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Anthrax lethal toxin inhibits translation of hypoxia-inducible factor 1 and causes decreased tolerance to hypoxic stress

Ouyang, W;Torigoe, C;Fang, H;Xie, T;Frucht, DM;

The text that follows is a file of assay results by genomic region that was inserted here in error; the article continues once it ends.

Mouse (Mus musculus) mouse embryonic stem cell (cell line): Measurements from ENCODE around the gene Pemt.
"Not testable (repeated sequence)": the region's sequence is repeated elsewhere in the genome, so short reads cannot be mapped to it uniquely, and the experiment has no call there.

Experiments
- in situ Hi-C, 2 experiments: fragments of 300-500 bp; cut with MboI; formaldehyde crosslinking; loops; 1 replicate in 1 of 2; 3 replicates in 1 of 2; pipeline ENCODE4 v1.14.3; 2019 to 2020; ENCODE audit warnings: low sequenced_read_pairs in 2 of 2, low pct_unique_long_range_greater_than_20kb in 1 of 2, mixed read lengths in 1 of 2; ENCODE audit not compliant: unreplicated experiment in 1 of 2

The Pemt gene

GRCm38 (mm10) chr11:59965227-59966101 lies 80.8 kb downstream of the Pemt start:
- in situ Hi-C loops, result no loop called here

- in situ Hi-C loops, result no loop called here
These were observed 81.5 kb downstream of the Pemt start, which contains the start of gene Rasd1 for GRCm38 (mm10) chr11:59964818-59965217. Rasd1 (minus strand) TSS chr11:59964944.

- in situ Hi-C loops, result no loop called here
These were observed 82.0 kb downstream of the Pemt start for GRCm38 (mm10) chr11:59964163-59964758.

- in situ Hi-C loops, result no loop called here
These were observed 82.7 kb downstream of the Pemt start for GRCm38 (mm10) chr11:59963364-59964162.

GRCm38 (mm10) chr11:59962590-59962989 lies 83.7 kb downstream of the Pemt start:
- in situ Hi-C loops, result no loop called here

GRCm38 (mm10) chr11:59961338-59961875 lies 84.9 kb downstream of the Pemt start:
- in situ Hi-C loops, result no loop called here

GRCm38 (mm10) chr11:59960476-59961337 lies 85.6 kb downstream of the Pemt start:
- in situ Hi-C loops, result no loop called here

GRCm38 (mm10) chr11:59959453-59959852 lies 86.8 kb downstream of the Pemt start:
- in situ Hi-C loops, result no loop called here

Hypoxia is considered to be a contributor to the pathology associated with administration of anthrax lethal toxin (LT). However, we report here that serum lactate levels in LT-treated mice are reduced, a finding inconsistent with the anaerobic metabolism expected to occur during hypoxia. Reduced lactate levels are also observed in the culture supernatants of LT-treated cells. LT inhibits the accumulation of hypoxia-inducible factor (HIF)-1, a subunit of HIF-1, the master regulator directing cellular responses to hypoxia. The toxin has no effect on the transcription or protein turnover of HIF-1, but instead it acts to inhibit HIF-1 translation. LT treatment diminishes phosphorylation of eIF4B, eIF4E, and rpS6, critical components of the intracellular machinery required for HIF-1 translation. Moreover, blockade of MKK1/2-ERK1/2, but not p38 or JNK signaling, lowers HIF-1 protein levels in both normoxic and hypoxic conditions, consistent with a role for MKK1 and MKK2 as the major targets of LT responsible for the inhibition of HIF-1 translation. The physiological importance of the LT-induced translation blockade is demonstrated by the finding that LT treatment decreases the survival of hepatocyte cell lines grown in hypoxic conditions, an effect that is overcome by preinduction of HIF-1. Taken together, these data support a role for LT in dysregulating HIF-1 and thereby disrupting homeostatic responses to hypoxia, an environmental characteristic of certain tissues at baseline and/or during disseminated infection with Bacillus anthracis.